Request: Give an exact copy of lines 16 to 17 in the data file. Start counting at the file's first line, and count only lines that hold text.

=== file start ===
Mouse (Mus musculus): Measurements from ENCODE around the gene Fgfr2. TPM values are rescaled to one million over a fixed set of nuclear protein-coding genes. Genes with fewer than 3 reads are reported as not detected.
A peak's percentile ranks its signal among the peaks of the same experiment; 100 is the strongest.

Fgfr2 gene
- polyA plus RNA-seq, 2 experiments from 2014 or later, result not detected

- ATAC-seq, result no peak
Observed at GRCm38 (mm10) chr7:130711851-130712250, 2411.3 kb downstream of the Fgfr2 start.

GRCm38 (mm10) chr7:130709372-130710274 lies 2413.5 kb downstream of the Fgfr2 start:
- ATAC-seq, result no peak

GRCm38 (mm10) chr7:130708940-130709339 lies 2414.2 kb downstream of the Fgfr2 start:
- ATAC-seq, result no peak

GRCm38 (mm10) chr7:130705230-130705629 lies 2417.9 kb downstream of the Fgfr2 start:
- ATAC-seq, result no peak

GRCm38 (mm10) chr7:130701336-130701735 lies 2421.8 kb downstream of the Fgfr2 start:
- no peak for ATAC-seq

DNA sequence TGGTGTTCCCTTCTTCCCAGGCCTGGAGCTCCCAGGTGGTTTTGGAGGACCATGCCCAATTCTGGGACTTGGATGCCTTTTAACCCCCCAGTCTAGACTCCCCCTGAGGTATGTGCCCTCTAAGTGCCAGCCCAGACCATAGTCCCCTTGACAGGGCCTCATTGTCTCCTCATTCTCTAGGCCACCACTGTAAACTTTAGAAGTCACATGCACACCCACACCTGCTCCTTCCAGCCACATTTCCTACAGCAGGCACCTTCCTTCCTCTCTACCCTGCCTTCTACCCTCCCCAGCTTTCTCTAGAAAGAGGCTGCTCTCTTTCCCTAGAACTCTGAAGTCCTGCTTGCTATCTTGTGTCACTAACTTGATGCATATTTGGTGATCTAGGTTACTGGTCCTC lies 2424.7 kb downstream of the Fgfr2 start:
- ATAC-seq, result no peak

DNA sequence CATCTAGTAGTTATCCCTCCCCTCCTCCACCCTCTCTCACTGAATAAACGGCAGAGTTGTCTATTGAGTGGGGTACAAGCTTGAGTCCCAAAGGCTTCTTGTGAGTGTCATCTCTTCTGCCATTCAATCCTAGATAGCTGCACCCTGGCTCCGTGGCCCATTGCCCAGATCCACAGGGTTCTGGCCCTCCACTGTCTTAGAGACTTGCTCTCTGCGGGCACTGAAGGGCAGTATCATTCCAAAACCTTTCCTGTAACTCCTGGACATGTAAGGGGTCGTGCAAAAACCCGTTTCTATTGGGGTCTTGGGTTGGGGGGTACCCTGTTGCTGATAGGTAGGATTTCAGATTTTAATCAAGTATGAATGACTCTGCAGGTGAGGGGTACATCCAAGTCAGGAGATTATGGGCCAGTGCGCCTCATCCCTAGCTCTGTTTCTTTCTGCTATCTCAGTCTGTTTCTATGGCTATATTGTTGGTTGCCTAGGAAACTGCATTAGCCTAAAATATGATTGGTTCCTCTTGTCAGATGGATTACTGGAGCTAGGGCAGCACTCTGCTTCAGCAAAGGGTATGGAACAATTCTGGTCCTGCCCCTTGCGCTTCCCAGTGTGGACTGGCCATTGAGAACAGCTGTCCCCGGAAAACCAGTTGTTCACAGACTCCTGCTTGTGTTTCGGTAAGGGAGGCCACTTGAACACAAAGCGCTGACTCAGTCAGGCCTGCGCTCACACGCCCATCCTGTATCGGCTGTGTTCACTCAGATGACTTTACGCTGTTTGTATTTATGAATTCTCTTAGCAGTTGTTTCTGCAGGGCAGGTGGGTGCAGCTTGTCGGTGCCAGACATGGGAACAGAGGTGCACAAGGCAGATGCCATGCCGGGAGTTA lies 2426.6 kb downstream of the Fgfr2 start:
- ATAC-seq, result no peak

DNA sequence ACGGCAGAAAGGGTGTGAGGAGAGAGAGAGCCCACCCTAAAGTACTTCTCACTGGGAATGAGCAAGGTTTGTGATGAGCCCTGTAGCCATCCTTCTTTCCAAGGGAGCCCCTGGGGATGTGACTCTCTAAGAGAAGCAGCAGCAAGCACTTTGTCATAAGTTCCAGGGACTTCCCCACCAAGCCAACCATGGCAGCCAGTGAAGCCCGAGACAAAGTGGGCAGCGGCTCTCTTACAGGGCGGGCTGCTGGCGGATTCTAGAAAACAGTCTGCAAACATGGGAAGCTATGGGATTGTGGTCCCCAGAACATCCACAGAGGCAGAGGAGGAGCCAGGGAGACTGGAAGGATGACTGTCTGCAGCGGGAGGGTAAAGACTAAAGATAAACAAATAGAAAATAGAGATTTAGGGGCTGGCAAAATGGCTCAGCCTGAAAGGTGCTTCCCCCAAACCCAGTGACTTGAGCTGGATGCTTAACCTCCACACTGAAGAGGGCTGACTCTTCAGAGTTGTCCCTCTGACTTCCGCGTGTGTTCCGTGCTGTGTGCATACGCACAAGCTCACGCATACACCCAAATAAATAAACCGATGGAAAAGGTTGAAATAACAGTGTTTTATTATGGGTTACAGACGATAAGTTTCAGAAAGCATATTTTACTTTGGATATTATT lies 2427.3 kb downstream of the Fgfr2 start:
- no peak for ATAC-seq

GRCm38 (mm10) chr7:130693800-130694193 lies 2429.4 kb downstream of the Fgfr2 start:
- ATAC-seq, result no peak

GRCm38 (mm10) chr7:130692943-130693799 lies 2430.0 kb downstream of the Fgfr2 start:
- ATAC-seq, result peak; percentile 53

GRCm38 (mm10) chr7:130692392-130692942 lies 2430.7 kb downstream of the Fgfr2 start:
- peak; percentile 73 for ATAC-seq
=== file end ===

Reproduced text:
- ATAC-seq, result no peak

DNA sequence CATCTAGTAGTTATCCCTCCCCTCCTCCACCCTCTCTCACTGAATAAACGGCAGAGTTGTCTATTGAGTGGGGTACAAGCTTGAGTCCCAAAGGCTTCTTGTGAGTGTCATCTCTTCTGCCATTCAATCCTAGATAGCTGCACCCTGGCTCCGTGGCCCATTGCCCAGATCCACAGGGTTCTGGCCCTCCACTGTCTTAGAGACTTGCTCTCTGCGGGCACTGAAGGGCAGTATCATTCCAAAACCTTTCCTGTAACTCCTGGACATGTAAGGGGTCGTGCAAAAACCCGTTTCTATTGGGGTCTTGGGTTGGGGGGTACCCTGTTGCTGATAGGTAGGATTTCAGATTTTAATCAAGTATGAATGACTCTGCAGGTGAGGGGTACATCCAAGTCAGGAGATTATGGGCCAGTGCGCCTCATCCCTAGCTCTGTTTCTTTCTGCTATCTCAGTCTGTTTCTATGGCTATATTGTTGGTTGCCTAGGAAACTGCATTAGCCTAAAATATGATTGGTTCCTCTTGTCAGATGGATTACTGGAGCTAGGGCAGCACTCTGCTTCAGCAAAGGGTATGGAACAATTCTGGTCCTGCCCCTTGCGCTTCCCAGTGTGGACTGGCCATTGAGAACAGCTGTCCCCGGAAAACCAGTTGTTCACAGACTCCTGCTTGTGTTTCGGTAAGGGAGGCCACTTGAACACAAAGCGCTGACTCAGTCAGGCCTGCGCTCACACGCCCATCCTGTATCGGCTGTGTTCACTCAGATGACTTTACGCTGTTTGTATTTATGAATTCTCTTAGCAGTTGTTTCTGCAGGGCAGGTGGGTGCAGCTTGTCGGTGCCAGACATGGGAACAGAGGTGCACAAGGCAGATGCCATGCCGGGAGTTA lies 2426.6 kb downstream of the Fgfr2 start: